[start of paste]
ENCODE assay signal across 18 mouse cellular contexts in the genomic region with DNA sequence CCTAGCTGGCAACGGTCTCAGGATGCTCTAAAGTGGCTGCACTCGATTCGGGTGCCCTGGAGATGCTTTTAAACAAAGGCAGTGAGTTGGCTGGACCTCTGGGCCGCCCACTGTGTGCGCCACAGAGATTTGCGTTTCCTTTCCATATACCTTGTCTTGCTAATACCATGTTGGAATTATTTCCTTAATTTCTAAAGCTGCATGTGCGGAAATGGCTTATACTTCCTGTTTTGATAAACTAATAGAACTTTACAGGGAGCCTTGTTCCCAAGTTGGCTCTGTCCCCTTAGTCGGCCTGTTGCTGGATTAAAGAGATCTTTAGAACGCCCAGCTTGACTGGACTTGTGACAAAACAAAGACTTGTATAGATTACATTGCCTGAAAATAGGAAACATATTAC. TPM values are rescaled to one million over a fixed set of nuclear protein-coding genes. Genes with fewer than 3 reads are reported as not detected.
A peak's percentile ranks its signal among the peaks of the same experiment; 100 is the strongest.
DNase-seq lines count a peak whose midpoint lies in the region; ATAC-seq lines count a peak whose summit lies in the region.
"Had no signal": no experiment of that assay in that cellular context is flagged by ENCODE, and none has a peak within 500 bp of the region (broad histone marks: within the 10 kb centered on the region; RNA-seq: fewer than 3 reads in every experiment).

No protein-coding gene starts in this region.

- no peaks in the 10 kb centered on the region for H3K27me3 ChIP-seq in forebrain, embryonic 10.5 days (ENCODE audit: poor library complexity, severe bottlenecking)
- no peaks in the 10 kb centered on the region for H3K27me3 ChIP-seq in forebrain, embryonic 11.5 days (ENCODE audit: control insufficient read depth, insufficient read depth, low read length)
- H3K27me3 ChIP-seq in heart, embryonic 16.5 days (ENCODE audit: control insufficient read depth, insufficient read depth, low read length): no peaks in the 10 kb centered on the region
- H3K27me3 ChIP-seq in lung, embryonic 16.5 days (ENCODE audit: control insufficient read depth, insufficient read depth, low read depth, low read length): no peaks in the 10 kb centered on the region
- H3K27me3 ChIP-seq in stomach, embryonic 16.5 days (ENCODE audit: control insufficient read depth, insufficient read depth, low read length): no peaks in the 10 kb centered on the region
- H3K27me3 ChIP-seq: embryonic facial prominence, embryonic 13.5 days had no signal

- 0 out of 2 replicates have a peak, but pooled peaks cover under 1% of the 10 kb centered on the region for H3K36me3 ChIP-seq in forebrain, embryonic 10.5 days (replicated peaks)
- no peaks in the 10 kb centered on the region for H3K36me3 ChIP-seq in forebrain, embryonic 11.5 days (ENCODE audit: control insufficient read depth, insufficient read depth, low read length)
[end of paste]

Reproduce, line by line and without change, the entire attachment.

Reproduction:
ENCODE assay signal across 18 mouse cellular contexts in the genomic region with DNA sequence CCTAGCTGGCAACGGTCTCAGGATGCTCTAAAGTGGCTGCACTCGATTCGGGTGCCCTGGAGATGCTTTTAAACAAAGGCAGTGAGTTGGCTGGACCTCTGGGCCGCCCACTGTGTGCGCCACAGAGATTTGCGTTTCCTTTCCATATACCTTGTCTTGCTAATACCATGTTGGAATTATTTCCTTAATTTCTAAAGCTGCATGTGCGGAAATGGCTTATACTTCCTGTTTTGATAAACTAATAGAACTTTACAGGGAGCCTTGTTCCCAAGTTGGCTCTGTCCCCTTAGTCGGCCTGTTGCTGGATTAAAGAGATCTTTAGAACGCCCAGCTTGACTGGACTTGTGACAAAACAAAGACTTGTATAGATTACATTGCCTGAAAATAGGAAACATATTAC. TPM values are rescaled to one million over a fixed set of nuclear protein-coding genes. Genes with fewer than 3 reads are reported as not detected.
A peak's percentile ranks its signal among the peaks of the same experiment; 100 is the strongest.
DNase-seq lines count a peak whose midpoint lies in the region; ATAC-seq lines count a peak whose summit lies in the region.
"Had no signal": no experiment of that assay in that cellular context is flagged by ENCODE, and none has a peak within 500 bp of the region (broad histone marks: within the 10 kb centered on the region; RNA-seq: fewer than 3 reads in every experiment).

No protein-coding gene starts in this region.

- no peaks in the 10 kb centered on the region for H3K27me3 ChIP-seq in forebrain, embryonic 10.5 days (ENCODE audit: poor library complexity, severe bottlenecking)
- no peaks in the 10 kb centered on the region for H3K27me3 ChIP-seq in forebrain, embryonic 11.5 days (ENCODE audit: control insufficient read depth, insufficient read depth, low read length)
- H3K27me3 ChIP-seq in heart, embryonic 16.5 days (ENCODE audit: control insufficient read depth, insufficient read depth, low read length): no peaks in the 10 kb centered on the region
- H3K27me3 ChIP-seq in lung, embryonic 16.5 days (ENCODE audit: control insufficient read depth, insufficient read depth, low read depth, low read length): no peaks in the 10 kb centered on the region
- H3K27me3 ChIP-seq in stomach, embryonic 16.5 days (ENCODE audit: control insufficient read depth, insufficient read depth, low read length): no peaks in the 10 kb centered on the region
- H3K27me3 ChIP-seq: embryonic facial prominence, embryonic 13.5 days had no signal

- 0 out of 2 replicates have a peak, but pooled peaks cover under 1% of the 10 kb centered on the region for H3K36me3 ChIP-seq in forebrain, embryonic 10.5 days (replicated peaks)
- no peaks in the 10 kb centered on the region for H3K36me3 ChIP-seq in forebrain, embryonic 11.5 days (ENCODE audit: control insufficient read depth, insufficient read depth, low read length)